• Individualized Medicine

    Genomics study enrolls 100,000 participants

The Mayo Clinic Center for Individualized Medicine has achieved a milestone, finishing study recruitment after enrolling more than 100,000 participants in a pioneering genomics study nearly a year and a half ahead of schedule.

The Tapestry DNA Sequencing Research Study — a massive, decentralized clinical research study, aimed to complete exome sequencing of 100,000 Mayo patients and return the results to their electronic health records for three hereditary conditions: familial hypercholesterolemia — a form of high cholesterol; hereditary breast and ovarian cancer syndrome; and Lynch syndrome — a form of colorectal cancer.

The Tapestry study seeks to accelerate discoveries in individualized medicine to tailor prevention, diagnosis and treatment to a patient's unique genetic makeup. The study is poised to show that exome sequencing, when applied to a diverse general population, can proficiently identify people who carry genetic variants that put them at higher risk for a disease, enabling them to take preventive measures.

The project is a significant effort in scaling up the test for use in patient care, developing many first-time processes, including inviting approximately 1.3 million adults to participate.

The study has 114,000 consented participants. About 94,000 exomes have already been sequenced, with clinical results for 11 genes returned in the Plummer Chart as PDFs. Approximately 1.8% of the patients whose genomes have been sequenced carry a variant that increases their risk for the three hereditary conditions, and they have been offered genetic counseling and referrals for more follow-up when appropriate.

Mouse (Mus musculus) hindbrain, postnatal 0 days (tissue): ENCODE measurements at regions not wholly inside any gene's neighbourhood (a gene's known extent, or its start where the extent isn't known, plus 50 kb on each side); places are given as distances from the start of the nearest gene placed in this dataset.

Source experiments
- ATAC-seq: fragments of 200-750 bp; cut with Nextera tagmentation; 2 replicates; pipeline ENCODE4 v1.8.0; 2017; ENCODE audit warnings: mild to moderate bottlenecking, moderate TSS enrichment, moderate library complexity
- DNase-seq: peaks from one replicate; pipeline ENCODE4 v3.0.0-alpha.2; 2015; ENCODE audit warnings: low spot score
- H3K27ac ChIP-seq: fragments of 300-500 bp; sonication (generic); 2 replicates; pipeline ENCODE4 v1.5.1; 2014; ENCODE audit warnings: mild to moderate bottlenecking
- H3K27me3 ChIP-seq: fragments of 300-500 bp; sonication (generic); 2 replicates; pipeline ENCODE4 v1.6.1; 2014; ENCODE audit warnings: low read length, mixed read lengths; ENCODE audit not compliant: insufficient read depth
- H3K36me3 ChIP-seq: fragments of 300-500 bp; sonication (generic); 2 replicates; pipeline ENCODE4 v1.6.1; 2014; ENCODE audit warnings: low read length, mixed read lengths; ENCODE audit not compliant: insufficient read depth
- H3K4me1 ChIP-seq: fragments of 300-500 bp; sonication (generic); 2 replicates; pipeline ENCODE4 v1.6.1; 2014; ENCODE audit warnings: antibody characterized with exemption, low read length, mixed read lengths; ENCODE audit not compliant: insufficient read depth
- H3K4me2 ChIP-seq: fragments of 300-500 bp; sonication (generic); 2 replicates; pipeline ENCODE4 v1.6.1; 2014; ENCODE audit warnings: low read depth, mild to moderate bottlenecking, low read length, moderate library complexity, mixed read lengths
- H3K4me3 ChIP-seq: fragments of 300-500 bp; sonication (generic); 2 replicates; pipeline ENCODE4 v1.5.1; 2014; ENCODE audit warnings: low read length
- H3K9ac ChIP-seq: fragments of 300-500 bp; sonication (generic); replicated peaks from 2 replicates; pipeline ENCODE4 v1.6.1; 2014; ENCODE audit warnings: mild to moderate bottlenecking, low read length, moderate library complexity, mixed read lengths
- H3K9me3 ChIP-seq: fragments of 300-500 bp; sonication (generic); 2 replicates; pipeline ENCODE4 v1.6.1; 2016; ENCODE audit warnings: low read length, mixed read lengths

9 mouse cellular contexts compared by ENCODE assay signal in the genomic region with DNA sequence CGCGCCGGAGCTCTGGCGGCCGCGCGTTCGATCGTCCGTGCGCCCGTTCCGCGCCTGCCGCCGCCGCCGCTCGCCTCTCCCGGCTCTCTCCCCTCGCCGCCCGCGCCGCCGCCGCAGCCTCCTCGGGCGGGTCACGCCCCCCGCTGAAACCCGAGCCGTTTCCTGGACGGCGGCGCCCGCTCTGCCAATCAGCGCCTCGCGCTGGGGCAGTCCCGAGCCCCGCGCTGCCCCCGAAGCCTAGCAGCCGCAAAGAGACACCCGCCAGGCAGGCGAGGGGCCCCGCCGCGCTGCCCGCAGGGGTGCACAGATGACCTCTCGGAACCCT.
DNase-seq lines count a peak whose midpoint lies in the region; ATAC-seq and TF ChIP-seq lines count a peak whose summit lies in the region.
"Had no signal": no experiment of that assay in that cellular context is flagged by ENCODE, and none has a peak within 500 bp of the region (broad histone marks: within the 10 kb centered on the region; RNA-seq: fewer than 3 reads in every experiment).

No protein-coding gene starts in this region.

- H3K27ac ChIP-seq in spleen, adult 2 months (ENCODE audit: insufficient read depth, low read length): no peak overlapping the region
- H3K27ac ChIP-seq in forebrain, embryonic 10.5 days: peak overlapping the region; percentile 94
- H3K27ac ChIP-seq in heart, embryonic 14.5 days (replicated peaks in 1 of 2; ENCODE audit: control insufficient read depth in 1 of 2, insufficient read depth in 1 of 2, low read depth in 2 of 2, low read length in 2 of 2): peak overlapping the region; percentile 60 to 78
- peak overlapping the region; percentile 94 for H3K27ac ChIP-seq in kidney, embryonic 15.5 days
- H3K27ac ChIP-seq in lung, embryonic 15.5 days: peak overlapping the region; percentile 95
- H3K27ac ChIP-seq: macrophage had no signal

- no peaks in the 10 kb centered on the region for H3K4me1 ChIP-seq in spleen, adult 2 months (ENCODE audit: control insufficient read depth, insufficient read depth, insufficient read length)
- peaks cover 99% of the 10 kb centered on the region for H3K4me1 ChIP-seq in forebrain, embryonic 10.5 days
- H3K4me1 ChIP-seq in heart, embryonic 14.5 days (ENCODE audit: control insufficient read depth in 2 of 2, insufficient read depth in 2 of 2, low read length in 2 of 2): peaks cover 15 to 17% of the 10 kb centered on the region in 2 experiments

Soon, the patients' clinical results will be in the Plummer Chart as discrete data. This will be the first test to go live in the Mayo Clinic Clinical Practice Committee-sponsored Genomics Data Utilization Project. This project seeks to create discrete data in the health record, enabling ease of use in computing and searching capabilities for patient care.

Each participant's entire exome raw data are loaded into the Omics Data Platform in the Mayo Clinic Cloud, which includes a suite of tools for researchers. Already, 103 research teams across Mayo Clinic have requested use of these data to enhance their work in scientific discovery, translation and application to practice. Researchers interested in accessing these genomic data can contact the team a omics@mayo.edu.